MT:
Well, to us it would be very positive to have an American driver. Of course, he needs to be competitive and it's a long way to get competitive. And it's very - it's maybe more difficult here in the States to develop himself into a competitive Formula One driver than in Europe. That's why we are about to set up a new race series here in the US - Formula BMW - which has become very successful in Germany already, and in Asia this year as well. And next year we are going to start two other series, one in the UK and the other one here in the US. This series is aimed at 15, 16, 17-year old kids who come out of karting and get their first formula car, single-seater car. And we are not only providing the car and the series, but we are also providing an educational program, an education to become a racing driver to learn everything it takes to develop in the world of motorsport and to be able to make his or her way in motorsport. It's a very big commitment. You will hear about this in a few days. And I think this is the first step to enable young drivers to become a Formula One driver. Of course, it takes another one, two steps between Formula BMW and Formula One. And probably seen as today, they need to go to Europe in between in order to prepare for Formula One.

NH:
Maybe to add something, I think that would be a perfect solution if you start here in this new junior Formula BMW, that's great. I mean lots of good talents are coming out of that formula in Germany and the next step is Formula Three, obviously. These guys learn a lot of in Formula Three. We supply an engine in Formula Three; we are very much focused on helping young guys. But a typical way for a young American driver could be to start in a BMW junior series and then do the next step in Formula Three in Europe. I think you need to come to Europe and you need to learn there, you need to learn the race tracks. It's a completely different form of racing compared to what you have in IRL. It is comparable probably to Champ Cars, but it is not very likely that you start like Indy Lights [sic], go to Champ Cars, go to Formula One. The obvious way would be starting Formula BMW, go to Formula Three to Europe and then make it to Formula One. This is a programme that would take a couple of years. But, as soon as talents are there, we would be happy to help them.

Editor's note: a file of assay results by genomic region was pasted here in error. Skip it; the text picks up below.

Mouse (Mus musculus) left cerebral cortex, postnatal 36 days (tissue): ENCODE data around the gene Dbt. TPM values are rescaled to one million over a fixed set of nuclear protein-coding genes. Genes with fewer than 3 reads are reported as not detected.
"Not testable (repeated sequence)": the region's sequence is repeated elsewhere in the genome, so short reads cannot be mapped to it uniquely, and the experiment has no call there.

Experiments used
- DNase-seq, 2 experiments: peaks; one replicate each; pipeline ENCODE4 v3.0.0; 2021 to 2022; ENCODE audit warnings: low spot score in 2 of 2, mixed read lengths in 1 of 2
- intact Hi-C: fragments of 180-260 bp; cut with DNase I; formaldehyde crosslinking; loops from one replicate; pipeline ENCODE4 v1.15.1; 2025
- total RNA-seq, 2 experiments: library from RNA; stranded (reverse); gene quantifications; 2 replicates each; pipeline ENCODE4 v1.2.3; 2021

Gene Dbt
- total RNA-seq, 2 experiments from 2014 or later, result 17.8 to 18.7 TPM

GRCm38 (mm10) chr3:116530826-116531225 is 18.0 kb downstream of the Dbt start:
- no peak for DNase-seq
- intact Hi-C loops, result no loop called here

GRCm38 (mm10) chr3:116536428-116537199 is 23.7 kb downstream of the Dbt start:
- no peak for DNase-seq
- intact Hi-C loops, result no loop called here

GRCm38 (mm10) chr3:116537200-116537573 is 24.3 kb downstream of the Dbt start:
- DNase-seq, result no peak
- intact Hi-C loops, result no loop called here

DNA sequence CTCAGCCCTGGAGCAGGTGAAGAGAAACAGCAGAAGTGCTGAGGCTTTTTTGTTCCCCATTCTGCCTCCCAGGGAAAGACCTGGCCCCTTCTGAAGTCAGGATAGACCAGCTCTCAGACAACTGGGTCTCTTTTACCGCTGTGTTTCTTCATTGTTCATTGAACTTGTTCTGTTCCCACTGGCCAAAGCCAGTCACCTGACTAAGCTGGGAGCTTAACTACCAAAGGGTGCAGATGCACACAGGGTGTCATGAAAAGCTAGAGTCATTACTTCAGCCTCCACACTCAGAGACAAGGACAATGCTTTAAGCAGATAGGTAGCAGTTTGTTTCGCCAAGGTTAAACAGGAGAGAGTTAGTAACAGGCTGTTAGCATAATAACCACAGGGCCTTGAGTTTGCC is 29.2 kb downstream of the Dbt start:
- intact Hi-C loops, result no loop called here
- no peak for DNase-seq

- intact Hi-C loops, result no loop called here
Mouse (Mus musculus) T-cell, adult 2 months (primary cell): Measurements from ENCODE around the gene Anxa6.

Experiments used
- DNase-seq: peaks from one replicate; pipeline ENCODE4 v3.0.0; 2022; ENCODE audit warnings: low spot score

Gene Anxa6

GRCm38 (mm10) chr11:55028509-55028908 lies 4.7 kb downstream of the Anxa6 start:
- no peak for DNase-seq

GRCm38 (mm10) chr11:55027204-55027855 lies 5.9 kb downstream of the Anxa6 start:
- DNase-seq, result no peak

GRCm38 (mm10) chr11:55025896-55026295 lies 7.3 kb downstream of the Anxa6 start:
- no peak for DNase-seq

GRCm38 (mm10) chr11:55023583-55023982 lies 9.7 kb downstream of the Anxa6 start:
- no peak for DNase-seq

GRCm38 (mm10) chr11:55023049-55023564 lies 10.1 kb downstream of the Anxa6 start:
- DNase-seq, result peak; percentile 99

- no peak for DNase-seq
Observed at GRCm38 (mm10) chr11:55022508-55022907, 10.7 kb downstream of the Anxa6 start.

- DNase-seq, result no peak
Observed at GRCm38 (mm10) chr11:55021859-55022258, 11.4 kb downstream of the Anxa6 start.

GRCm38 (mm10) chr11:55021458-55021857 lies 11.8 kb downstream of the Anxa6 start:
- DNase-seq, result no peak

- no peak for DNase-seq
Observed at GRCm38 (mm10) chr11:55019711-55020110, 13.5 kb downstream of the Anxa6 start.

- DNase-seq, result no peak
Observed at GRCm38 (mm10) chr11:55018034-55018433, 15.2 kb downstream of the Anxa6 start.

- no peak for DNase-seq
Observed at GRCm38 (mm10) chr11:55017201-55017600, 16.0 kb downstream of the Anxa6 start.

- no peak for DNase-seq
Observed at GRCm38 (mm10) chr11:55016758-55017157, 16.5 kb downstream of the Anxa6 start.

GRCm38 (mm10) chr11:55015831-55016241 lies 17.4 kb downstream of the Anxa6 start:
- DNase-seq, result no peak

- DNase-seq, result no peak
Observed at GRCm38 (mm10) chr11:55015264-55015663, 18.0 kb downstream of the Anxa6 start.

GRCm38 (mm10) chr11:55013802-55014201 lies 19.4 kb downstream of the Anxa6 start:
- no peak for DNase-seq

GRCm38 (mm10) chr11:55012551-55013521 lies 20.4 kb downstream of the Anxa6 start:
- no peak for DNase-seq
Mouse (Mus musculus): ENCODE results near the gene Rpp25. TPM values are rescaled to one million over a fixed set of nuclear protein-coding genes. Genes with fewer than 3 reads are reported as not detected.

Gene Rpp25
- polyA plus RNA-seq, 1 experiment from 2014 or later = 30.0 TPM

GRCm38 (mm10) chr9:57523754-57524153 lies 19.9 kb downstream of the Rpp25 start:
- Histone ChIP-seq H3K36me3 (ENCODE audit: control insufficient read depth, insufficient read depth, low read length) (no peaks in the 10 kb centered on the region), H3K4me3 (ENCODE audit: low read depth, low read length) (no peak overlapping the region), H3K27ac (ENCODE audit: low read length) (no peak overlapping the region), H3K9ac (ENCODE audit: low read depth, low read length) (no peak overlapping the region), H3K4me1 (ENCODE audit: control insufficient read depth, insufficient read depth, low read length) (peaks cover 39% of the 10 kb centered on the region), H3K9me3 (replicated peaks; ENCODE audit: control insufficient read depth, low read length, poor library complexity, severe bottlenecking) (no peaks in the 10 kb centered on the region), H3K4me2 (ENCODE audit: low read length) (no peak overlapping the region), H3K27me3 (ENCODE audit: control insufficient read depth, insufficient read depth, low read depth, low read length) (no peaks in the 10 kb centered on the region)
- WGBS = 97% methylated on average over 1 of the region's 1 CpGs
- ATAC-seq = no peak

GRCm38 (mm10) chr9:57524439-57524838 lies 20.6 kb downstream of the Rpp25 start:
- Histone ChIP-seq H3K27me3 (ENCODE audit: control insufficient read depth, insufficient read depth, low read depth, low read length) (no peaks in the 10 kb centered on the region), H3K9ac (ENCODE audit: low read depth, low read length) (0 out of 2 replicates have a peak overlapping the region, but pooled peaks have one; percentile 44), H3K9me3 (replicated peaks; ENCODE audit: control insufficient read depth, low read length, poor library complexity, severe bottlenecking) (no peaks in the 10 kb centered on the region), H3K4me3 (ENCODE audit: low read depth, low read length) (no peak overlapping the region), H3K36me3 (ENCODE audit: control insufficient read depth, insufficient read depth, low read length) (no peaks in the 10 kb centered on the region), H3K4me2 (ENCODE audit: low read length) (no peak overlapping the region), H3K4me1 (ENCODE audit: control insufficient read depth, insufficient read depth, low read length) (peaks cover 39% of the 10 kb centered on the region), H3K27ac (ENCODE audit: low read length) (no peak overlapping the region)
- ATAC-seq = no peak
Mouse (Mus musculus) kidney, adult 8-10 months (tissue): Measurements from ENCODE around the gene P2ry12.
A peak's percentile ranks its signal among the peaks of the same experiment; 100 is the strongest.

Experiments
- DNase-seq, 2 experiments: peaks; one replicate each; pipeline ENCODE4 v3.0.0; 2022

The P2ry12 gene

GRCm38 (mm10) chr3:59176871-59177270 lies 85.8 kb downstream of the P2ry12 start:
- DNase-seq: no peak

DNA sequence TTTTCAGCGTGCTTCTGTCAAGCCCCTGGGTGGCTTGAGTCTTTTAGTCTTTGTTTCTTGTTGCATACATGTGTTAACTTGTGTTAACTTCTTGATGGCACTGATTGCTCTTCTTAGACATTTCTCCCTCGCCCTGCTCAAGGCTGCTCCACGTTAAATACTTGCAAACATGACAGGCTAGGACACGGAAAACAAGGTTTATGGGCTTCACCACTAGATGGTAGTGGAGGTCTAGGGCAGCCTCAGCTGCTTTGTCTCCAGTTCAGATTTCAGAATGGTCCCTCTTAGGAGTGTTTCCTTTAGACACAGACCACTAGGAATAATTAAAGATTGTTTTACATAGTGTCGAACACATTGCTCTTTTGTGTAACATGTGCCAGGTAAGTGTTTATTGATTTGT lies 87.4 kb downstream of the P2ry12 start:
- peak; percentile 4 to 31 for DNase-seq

PS:
Start in Formula Renault [laughter]

Q:
Otmar, many factors go into deciding on the drivers for next year. You say the team makes the decision but you also consult with the team. Looking at one facet, it seems very strange to get rid of Jacques Villeneuve, who is one of the most recognised names, not only in North America, but worldwide. You're obviously trying to promote Honda and the team sponsors, and to replace somebody like Villeneuve, who is still a good driver and a world champion, with a young driver who's perhaps only known in his country, seems a bit strange. Maybe you could comment a bit on that.

OS:
Like I said, we had those discussions with BAR, and they will be making that decision. The discussions are a bit delicate, and publicly I'd like that you respect the fact that we'd rather not comment, and shortly the decision will be made by BAR. They've got many other people to consider other than what Honda believes and it will be announced shortly thereafter.

Q:
To Mario and Norbert. Normally the order of the pits is a function of the ranking of the championship from last year. But this year we see Ferrari, McLaren and then Williams. Is there a special reason for that?

MT:
I don't know, I was surprised myself when I saw McLaren on the right side. I expected Ferrari to be on the left side. But there was Renault. So I don't know the reason.

NH:
We have already changed it for next year, so Mario gets used to it [laughter]. I think there was a co-operation between the teams really. It didn't happen by coincidence, but it's better to speak to Frank and Ron about it.

Q:
Ange, as we get to the close here of the second season with Toyota and nearing the end of the first season with Cristiano, can you just kind of just general update on how you see the progress of both?

AP:
Cristiano has proven already since the first race, I think this year everybody remembers his qualifying on Friday in Australia, which was quite impressive until he had his mistake at the end of the lap, but mid-lap he was running second and he had a fourth time in Barcelona. He did the same in Monza. Cristiano is extremely quick. He has the disadvantage this year of discovering most of the circuits, which is not an easy task because last year we had two hours free practice on Friday and this year he has an hour where he has to make a comparison, learn the track, assimilate lots of things and go straight into qualifying.

Cristiano is coming up very, very well. His technical feedback is very valuable for the team. He has proven to be very quick in race conditions as well. Think what he did in Silverstone, even if it was out obviously by the safety car situation, was quite remarkable because he's been leading for 17 laps and he was not kind of mobile chicane but he was really making his way through. So we very happy and impressed by Cristiano's job so far.